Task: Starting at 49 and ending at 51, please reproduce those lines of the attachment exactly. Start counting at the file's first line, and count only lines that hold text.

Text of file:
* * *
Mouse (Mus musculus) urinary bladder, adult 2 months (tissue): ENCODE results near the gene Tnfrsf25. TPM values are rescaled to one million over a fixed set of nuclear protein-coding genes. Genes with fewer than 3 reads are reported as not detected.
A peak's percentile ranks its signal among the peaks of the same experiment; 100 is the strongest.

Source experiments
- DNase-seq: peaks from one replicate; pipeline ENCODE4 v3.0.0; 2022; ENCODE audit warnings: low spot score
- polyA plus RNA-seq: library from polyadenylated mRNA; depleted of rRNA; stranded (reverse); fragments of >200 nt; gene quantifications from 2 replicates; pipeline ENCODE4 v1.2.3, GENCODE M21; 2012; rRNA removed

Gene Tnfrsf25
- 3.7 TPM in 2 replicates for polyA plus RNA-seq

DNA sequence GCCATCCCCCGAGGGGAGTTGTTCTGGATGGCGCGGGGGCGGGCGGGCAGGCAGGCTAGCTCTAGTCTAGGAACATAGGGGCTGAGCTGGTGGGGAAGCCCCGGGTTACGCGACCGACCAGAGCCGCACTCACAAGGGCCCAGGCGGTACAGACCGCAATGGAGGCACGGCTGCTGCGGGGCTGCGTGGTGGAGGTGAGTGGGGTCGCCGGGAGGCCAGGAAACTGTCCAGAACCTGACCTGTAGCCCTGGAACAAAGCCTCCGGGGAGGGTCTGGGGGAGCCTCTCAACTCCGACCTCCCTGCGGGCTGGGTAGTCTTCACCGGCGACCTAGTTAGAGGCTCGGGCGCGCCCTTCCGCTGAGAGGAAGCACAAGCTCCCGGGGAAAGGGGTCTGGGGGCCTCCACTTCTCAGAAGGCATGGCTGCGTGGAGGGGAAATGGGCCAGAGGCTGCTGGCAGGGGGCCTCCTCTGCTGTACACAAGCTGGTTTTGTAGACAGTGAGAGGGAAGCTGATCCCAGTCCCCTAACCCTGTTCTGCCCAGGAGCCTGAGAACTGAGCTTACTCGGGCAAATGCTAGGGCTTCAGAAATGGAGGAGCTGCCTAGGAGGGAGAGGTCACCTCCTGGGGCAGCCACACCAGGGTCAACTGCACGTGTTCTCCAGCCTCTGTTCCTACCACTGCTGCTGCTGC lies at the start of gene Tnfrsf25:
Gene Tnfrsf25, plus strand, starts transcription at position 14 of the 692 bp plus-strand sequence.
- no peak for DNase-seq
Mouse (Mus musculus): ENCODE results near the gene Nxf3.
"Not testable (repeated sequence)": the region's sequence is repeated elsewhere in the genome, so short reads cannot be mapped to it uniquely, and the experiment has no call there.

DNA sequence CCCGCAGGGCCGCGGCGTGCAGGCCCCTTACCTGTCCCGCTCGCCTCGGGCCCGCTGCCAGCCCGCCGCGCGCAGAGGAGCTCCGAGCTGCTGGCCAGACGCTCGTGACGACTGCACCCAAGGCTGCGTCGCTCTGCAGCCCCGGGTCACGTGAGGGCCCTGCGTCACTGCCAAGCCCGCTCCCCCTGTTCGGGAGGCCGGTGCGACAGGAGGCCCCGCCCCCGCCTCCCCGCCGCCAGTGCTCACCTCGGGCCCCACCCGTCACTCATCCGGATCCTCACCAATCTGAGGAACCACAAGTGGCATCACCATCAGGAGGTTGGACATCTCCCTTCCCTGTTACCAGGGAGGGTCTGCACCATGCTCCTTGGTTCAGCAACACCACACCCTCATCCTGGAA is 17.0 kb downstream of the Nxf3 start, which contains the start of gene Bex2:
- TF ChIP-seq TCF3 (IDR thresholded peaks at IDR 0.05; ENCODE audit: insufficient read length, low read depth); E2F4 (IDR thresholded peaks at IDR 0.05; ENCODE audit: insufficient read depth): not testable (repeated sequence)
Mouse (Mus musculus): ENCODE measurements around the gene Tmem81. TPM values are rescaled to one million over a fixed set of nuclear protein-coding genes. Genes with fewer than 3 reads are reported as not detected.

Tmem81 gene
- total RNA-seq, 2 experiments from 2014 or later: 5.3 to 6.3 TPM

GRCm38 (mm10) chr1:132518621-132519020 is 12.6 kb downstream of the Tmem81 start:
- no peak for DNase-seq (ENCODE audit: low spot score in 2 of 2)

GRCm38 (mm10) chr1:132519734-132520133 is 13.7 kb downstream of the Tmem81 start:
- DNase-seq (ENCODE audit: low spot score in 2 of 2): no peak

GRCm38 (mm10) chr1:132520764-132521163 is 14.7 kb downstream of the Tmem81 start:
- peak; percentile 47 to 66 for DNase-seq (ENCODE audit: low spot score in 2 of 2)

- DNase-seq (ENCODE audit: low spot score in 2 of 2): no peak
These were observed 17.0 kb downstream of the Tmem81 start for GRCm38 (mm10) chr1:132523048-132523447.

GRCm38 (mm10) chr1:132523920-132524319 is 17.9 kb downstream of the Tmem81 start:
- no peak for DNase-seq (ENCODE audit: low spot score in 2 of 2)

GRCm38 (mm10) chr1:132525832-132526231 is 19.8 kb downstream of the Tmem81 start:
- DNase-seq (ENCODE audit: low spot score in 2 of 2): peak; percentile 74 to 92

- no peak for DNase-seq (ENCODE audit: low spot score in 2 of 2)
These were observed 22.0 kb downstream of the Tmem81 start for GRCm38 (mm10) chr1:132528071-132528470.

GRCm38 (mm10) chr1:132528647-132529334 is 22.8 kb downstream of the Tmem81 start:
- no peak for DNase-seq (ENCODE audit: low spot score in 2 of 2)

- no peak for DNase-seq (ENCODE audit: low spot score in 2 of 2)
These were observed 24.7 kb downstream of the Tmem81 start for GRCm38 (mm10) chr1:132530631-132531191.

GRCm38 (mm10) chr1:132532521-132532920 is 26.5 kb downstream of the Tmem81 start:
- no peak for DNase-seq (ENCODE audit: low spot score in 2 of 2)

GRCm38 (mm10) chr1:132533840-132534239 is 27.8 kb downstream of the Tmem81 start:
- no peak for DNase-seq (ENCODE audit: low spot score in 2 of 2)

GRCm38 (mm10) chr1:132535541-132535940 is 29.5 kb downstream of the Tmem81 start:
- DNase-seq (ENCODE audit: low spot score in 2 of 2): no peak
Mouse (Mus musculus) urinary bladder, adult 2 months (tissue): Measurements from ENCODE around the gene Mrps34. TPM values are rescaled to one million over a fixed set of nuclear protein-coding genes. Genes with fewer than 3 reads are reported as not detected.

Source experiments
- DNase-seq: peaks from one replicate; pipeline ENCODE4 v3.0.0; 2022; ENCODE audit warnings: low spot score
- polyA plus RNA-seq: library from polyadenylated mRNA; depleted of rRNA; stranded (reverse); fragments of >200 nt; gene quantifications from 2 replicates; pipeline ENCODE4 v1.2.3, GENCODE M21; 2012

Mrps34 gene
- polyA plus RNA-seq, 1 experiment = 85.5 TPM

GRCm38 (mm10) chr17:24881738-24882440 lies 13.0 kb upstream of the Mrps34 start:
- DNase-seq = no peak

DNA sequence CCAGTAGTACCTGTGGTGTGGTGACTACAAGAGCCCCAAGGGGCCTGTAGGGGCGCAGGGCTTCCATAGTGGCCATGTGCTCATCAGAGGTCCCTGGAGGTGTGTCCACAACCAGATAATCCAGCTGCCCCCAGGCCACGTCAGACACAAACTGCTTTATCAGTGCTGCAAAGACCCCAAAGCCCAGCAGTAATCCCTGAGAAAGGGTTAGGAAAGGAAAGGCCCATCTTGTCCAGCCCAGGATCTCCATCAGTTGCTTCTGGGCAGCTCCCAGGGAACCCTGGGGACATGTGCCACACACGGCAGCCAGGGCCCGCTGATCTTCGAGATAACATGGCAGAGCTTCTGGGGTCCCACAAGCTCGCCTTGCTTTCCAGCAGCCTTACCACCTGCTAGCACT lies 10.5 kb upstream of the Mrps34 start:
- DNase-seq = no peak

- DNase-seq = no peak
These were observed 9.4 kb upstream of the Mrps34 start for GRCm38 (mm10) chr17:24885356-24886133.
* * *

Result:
- DNase-seq = no peak

DNA sequence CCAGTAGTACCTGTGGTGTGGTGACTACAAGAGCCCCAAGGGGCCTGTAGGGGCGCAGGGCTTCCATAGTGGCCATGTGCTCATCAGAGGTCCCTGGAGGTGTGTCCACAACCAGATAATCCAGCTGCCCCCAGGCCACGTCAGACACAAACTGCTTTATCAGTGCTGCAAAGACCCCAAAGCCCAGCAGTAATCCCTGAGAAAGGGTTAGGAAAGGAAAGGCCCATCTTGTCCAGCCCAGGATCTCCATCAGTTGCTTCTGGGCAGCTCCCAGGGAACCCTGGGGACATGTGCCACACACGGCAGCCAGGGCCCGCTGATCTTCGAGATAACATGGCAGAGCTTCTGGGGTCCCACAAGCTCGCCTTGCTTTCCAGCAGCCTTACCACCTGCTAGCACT lies 10.5 kb upstream of the Mrps34 start:
- DNase-seq = no peak